26th April 2023 - MachineWorks Ltd, a leading supplier of software components to the engineering industry, is pleased to announce the release of MachineWorks 8.5.

Highlights include:

  • Eccentric Turning support
  • Support for the EGL rendering interface
  • Improved generation of rest material and gouge contours for multi-axis machining
  • Prepare and optimise tool and holder profiles based on a tolerance
  • New types of cut information for cutting force analysis and feed rate optimisation
  • Cutting with ‘stopped’ (not spinning) compound tools
New Eccentric Turning support

‘Eccentric’ and ‘oval’ turning describes operations in which non-cylindrical shapes are machined on a fast-spinning stock by moving the tool rapidly in and out along the lathe plane whilst synchronised with the lathe rotation.

A typical example usage is the machining of camshafts, where eccentric turning is used to create off-axis cylinders or non-cylindrical shapes on the stock.

Example camshaft machined using new complex smooth turning cut definitions for eccentric turning.
Improved support for OpenGL on Linux via EGL for Wayland.

EGL is an API from the Khronos Group that provides operating system bindings for direct 3D rendering APIs such as OpenGL, OpenGL ES and OpenVG.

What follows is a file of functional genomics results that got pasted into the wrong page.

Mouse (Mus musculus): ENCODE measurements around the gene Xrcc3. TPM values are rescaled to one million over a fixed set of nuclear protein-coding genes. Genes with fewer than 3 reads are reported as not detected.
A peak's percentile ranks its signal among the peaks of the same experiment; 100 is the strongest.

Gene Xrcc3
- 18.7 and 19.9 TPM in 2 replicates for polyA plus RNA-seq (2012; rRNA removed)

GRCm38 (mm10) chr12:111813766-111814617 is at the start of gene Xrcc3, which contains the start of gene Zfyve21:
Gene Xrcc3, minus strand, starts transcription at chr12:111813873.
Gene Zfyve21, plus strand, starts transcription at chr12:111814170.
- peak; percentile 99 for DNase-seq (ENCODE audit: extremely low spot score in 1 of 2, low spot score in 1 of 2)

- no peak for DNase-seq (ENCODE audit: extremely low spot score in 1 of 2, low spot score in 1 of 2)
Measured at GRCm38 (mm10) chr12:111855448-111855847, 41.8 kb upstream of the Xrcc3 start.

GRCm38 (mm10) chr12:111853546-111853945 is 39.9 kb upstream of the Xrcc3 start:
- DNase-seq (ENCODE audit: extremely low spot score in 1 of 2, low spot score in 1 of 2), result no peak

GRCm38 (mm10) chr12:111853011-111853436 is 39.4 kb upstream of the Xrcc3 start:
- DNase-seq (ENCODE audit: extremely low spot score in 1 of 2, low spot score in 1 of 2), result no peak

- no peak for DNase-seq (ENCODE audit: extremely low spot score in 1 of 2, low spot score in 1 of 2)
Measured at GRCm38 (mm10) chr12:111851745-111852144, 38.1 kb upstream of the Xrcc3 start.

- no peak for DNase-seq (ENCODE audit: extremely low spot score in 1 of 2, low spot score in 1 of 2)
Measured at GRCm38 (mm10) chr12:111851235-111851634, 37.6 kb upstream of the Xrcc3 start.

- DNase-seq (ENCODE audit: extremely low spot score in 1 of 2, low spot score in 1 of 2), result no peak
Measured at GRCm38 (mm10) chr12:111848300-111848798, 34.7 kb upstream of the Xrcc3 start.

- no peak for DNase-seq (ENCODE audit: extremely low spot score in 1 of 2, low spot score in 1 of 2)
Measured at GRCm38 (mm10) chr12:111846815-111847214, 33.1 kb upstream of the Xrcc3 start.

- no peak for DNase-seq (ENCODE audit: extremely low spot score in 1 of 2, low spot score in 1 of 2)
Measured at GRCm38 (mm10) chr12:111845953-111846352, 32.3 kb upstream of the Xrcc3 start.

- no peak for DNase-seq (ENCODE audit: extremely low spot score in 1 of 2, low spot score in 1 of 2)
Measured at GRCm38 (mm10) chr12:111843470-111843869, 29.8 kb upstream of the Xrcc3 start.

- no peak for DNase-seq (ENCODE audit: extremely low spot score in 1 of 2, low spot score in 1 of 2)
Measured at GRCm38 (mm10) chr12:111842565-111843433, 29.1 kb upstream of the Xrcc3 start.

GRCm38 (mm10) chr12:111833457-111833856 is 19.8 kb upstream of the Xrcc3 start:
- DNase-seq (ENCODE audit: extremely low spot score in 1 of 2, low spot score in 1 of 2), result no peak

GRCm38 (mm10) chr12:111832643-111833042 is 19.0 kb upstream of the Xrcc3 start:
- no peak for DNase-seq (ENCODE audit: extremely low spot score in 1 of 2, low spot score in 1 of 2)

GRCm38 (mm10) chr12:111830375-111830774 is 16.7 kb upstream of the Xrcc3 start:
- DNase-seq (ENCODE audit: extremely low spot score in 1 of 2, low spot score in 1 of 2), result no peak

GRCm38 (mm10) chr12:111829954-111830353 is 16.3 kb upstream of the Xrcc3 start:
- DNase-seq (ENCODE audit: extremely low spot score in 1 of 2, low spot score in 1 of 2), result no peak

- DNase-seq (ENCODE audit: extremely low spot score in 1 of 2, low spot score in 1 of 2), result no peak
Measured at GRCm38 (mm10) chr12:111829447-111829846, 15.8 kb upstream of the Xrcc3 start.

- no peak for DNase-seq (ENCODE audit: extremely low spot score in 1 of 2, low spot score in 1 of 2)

From MachineWorks 8.5, support is provided for the Wayland windowing system, which has been developed as an alternative to the feature rich but complex XWindows. MachineWorks continues to fully support OpenGL in the XWindows windowing system also.

Wayland has been adopted by the widely used Qt development platform and, from MachineWorks 8.5, customers who develop apps in Qt can now render MachineWorks simulations in Wayland using EGL and OpenGL.

Improved contour creation for gouge and undercuts

A new algorithm to generate improved contours has been added.

The existing algorithm is based on regular sampling of the in-process stock and design part. The new algorithm uses a completely different technique.

The new contour creation provides significantly improved results for multi-axis machining. In addition it can also improve performance when compared to the high sample densities typically required to produce accurate contours for input to downstream algorithms such as rest-machining.

Contours bounding rest material on a 5-axis impeller roughing path.
Prepare and optimise profiles for tool and holder creation

Tools and holders in MachineWorks are typically defined by cross-sectional profiles in 2D. Small features in the profile definition, such as unintended minor concavities, can greatly impact simulation performance.

A new function has been added to automatically prepare profiles for optimal use within MachineWorks, based on an application-specified tolerance.

The function can perform several optimisations, optionally controllable by the application, including:

  • Snapping near horizontal and vertical edges to be horizontal or vertical
  • Merging profile segments that are collinear within the tolerance
  • Replacing small concave regions with a convex hull
  • Removing small arcs based on the tolerance